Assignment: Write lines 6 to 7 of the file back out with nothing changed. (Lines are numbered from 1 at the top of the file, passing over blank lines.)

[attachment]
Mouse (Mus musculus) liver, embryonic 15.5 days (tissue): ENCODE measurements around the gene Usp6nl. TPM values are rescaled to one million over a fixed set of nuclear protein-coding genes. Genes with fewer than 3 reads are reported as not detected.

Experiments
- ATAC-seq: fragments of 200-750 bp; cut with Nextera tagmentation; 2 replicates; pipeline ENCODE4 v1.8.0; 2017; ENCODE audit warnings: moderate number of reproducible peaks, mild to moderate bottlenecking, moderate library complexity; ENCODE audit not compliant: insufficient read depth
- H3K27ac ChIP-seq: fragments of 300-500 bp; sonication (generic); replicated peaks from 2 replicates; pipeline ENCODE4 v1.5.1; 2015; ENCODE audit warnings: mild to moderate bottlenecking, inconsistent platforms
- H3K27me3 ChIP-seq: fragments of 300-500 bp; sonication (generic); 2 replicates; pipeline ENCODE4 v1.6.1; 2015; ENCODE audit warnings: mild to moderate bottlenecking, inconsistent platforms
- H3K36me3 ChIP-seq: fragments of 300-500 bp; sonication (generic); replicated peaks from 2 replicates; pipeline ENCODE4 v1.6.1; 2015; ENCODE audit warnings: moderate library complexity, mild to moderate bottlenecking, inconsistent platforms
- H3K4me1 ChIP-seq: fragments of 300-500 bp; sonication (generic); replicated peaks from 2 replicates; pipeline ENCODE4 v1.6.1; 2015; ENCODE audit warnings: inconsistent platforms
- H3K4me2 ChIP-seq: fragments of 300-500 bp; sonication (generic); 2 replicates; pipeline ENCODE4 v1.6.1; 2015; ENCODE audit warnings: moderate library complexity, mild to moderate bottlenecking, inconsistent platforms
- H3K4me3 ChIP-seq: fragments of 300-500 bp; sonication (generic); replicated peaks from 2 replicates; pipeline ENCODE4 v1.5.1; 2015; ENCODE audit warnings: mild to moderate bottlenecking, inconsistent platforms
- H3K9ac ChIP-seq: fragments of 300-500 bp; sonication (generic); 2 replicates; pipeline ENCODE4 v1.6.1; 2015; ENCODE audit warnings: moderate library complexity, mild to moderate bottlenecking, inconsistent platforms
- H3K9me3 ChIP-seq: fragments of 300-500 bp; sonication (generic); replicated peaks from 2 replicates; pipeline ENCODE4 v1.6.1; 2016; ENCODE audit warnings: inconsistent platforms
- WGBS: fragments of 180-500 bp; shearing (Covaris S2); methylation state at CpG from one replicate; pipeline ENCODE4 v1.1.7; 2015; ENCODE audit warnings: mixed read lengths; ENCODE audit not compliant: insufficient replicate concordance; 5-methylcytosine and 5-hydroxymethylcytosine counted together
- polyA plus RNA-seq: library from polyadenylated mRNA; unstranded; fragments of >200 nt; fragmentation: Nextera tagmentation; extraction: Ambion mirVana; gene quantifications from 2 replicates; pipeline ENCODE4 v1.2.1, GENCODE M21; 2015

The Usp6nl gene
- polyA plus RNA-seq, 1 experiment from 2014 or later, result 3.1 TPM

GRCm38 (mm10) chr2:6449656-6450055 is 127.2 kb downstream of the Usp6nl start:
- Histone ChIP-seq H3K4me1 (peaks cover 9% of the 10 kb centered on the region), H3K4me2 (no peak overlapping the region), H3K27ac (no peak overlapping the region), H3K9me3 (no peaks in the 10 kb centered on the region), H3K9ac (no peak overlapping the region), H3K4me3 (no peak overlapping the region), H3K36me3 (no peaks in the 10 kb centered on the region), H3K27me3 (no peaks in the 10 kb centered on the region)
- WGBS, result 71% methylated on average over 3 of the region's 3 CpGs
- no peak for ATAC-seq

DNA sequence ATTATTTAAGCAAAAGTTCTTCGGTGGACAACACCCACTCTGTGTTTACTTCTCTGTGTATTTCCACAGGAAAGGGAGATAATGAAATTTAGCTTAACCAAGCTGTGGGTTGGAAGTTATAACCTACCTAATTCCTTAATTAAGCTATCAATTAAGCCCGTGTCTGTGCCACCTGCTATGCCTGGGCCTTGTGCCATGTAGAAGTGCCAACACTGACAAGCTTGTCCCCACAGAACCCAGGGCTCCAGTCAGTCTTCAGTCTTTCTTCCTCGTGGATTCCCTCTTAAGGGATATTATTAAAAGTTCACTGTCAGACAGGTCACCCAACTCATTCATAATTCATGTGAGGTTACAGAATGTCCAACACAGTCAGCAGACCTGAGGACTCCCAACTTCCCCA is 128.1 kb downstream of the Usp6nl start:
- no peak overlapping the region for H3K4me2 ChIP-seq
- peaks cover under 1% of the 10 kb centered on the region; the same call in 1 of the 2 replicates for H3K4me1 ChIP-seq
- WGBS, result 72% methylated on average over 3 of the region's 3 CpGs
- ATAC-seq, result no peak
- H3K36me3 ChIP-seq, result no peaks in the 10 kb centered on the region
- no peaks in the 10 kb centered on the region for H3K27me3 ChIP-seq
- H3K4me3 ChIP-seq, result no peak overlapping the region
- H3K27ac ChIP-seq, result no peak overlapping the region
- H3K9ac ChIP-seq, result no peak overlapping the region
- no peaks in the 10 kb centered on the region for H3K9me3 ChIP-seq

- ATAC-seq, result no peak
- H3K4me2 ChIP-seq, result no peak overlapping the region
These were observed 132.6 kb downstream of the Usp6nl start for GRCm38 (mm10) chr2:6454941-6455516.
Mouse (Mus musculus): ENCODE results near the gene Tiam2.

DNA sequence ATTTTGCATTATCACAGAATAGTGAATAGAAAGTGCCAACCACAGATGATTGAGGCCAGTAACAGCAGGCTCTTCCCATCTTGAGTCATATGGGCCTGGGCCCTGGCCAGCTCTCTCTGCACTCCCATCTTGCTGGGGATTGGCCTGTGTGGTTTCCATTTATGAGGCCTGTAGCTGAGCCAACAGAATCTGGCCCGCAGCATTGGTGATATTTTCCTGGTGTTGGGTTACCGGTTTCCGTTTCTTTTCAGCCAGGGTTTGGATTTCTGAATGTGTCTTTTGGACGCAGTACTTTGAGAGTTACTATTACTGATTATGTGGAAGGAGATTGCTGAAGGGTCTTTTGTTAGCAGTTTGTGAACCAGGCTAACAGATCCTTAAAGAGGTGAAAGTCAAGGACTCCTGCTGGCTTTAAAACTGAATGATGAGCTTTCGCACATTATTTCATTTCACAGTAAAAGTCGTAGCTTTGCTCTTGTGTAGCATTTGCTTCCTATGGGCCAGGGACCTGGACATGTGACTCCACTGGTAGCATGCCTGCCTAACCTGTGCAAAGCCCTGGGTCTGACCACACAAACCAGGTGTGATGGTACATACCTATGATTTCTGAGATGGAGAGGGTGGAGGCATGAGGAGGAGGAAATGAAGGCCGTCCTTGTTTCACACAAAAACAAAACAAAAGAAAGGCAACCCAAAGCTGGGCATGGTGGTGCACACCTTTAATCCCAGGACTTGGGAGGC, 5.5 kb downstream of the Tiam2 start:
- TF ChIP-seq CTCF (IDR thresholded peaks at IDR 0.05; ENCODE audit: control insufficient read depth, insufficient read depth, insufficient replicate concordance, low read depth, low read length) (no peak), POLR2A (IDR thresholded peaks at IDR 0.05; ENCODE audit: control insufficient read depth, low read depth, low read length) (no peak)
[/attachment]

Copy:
- H3K36me3 ChIP-seq: fragments of 300-500 bp; sonication (generic); replicated peaks from 2 replicates; pipeline ENCODE4 v1.6.1; 2015; ENCODE audit warnings: moderate library complexity, mild to moderate bottlenecking, inconsistent platforms
- H3K4me1 ChIP-seq: fragments of 300-500 bp; sonication (generic); replicated peaks from 2 replicates; pipeline ENCODE4 v1.6.1; 2015; ENCODE audit warnings: inconsistent platforms